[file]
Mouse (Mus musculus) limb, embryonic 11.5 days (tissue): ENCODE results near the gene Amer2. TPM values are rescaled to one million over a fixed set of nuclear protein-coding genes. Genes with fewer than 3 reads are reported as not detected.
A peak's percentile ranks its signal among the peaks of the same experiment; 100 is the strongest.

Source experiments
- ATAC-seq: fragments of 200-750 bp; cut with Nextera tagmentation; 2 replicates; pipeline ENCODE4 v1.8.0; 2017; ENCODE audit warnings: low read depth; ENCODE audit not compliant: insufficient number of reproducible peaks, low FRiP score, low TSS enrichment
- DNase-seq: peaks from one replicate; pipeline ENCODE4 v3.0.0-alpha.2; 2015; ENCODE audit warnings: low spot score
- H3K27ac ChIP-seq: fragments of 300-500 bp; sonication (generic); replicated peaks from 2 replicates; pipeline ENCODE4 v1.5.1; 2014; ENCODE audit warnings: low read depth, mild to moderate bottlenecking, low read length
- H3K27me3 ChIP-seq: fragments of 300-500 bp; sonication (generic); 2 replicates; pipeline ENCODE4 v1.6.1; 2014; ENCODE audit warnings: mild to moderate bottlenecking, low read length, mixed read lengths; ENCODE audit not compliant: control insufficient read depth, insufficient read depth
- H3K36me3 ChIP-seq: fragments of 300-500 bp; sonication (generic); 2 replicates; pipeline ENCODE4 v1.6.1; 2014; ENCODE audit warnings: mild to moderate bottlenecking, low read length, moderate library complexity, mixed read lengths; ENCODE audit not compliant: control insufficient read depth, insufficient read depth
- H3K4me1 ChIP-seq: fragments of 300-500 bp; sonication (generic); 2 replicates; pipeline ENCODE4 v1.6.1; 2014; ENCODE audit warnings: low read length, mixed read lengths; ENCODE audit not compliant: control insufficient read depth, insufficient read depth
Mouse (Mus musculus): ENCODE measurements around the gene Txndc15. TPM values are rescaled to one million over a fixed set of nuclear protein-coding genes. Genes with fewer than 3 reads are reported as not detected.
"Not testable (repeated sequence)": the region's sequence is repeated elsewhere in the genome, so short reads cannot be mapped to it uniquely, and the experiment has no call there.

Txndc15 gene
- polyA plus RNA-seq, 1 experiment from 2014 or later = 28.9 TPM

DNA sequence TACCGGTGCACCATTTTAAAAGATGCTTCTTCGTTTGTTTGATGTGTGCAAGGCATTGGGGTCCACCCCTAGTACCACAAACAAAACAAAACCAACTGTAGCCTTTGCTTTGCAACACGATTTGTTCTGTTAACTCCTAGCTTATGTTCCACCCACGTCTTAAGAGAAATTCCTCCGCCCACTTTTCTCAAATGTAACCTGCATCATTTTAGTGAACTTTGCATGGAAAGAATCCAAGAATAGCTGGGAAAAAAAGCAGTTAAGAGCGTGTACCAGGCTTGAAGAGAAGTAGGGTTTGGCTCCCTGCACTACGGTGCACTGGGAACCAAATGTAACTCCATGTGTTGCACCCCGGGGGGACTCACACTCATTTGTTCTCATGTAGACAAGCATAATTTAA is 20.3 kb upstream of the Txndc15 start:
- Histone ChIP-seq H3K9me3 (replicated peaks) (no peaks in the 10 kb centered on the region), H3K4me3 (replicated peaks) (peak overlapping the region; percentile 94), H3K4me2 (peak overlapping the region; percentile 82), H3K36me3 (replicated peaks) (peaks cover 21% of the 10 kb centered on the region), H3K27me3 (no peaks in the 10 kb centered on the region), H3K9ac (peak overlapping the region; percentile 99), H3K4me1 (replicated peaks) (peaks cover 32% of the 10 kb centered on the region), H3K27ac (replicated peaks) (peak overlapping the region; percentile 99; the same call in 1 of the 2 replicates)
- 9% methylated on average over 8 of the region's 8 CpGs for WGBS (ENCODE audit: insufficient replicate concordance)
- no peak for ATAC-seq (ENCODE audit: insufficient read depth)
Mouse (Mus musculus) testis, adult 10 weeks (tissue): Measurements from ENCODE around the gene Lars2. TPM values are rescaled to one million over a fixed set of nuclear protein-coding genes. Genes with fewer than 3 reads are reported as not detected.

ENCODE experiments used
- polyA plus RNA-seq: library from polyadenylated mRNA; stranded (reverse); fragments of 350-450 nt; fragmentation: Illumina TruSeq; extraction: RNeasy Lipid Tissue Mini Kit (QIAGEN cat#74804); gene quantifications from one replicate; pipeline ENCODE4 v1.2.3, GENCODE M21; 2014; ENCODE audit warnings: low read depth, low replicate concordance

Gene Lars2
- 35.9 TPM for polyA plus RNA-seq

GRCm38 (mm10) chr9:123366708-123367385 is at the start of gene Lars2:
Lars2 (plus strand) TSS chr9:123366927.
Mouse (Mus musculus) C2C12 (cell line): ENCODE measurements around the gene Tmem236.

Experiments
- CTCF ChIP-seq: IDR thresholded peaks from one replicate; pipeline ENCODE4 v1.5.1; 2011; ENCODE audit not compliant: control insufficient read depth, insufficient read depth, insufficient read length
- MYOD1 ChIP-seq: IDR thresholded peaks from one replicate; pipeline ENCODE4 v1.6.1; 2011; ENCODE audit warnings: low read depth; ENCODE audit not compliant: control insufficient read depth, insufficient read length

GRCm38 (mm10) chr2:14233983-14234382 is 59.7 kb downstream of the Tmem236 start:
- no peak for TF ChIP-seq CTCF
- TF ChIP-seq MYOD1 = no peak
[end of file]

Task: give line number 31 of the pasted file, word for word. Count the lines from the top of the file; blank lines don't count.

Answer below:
- TF ChIP-seq MYOD1 = no peak